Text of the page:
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Stevermer joins OPS as a nurse practitioner

By Staff | May 24, 2020

Nurse practitioner Heidi Stevermer, left, and Dr. Arron Kalis, right, are excited to be working together along with Dr. Jordan Stenzel out of Optimal Performance Specialist’s offices in Blue Earth and Mapleton. Stevermer joined the business on April 1, of this year.

Heidi Stevermer was looking to make a change in her career. She had worked in Mankato as a Registered Nurse from 2003 to 2014 while working to get her Masters of Science degree in nursing. With her degree in hand she completed the work to become a licensed certified family nurse practitioner.

“I had started looking at ways to open a private clinic where patients would direct pay, or pay with cash,” Stevermer explains.

Then, as luck would have it, an opportunity arose when she went to see her chiropractor.

“I was seeing Dr. Jordan Stenzel of Optical Performance Specialists (OPS),” Stevermer says. “We were visiting and the idea of working together began to take form.”

Stenzel along with his partner Dr. Arron Kalis, and Stevermer felt their respective services would be a good fit.

“We felt the medical and chiropractic services could really augment each other if we worked together,” Stevermer comments.

Kalis agrees and offers an example of how this works.

“We understand we cannot always adjust a patient on an initial visit because maybe they are in too much pain or have inflammation,” Kalis explains. “But Heidi can see them and determine if an anti-inflammatory drug or pain medication is warranted. And then we can see about doing an adjustment in a day or two after the patient’s condition improves.”

Another example is provided by Stevermer.

“Someone may come in with sinus problems either from an infection or allergies,” she says. “While I can treat the infection, Arron and Jordan can do adjustments to help the patient’s sinuses drain better.”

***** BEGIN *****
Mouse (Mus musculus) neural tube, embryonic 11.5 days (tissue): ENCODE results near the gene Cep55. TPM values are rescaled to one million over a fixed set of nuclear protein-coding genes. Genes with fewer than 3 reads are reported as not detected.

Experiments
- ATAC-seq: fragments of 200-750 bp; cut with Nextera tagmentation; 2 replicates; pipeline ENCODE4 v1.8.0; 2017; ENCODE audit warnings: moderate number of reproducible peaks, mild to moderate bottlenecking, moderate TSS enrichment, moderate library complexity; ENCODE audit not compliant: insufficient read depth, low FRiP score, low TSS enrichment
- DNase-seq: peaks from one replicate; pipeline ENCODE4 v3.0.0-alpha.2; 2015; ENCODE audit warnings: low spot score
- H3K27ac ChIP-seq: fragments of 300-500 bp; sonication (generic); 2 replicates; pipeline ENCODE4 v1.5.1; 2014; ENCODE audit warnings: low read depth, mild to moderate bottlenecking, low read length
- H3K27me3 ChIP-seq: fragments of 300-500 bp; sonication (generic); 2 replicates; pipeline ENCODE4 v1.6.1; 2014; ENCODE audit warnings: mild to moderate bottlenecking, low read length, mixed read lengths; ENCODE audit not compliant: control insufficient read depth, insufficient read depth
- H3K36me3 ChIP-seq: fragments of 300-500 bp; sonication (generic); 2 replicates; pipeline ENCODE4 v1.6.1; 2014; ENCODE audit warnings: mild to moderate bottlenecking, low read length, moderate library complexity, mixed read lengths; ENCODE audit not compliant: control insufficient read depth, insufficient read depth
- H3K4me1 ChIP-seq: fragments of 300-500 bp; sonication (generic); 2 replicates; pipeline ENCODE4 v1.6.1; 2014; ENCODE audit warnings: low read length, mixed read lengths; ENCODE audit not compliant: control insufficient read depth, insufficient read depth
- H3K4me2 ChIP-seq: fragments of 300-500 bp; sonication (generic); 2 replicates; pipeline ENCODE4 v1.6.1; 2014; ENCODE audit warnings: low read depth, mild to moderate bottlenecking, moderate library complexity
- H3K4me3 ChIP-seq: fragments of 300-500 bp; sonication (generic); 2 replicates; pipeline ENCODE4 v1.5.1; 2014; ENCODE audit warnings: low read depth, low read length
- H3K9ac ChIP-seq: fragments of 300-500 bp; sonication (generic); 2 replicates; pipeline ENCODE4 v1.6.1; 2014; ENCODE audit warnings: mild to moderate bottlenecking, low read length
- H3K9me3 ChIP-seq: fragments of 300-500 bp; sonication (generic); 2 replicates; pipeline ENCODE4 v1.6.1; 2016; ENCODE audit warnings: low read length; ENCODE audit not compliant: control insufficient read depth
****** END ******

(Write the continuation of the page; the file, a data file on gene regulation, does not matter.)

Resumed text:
Stevermer notes there are other reasons the joining of the chiropractic and medical care has been a good fit.

“We have similar philosophies. I appreciate their approach,” she says. “We like to take our time with a patient. It is not a contest to see how many people you can see in a day.”

And that philosophy has led to the way they operate.

“We do not take insurance,” Stevermer remarks. “We do not have to agree to specific pricing which third parties require. We have more local control and can set our own prices.”

She says the size of the staff has advantages.

“We are smaller, more agile,” she notes. “It takes us less time to make changes if changes are necessary.”

Adding Stevermer, who began on April 1, will allow OPS the opportunity to improve what they can offer to their patients, according to Kalis.

“We want people to be able to get better value for their health care,” Kalis explains. “The collaborative aspects of our practice allows us to offer more services at a reasonable fee.”

The trio of health care providers is looking at other ways they can work together.

“Many smaller businesses cannot afford to offer their employees health insurance,” Kalis states. “We can customize plans for individuals or small businesses to fit their needs. Maybe it is one adjustment per month and two medical visits per year; the point is we have the ability to be flexible to meet our patients’ needs.”

A personal advantage of the new job for Stevermer is her reduction in the time she spends on the road.

“I moved to Easton in 2009 when I married my husband Brad,” she comments. “I do not miss the drive to Mankato on Highway 22.”

With OPS having offices in Blue Earth and Mapleton, the mother of two is not putting on near as many miles on her vehicle.

“Arron and Jordan have been in business for 12 years,” she says. “It is nice to join an established practice.”

And, the three of them are looking forward to what the future brings.

“We did not go to school for 8-10 years each to learn how to treat people only to be told by a third party what we can and cannot do,” Kalis states. “We want to build a family type practice where we build relationships with our patients and make healthcare more affordable.”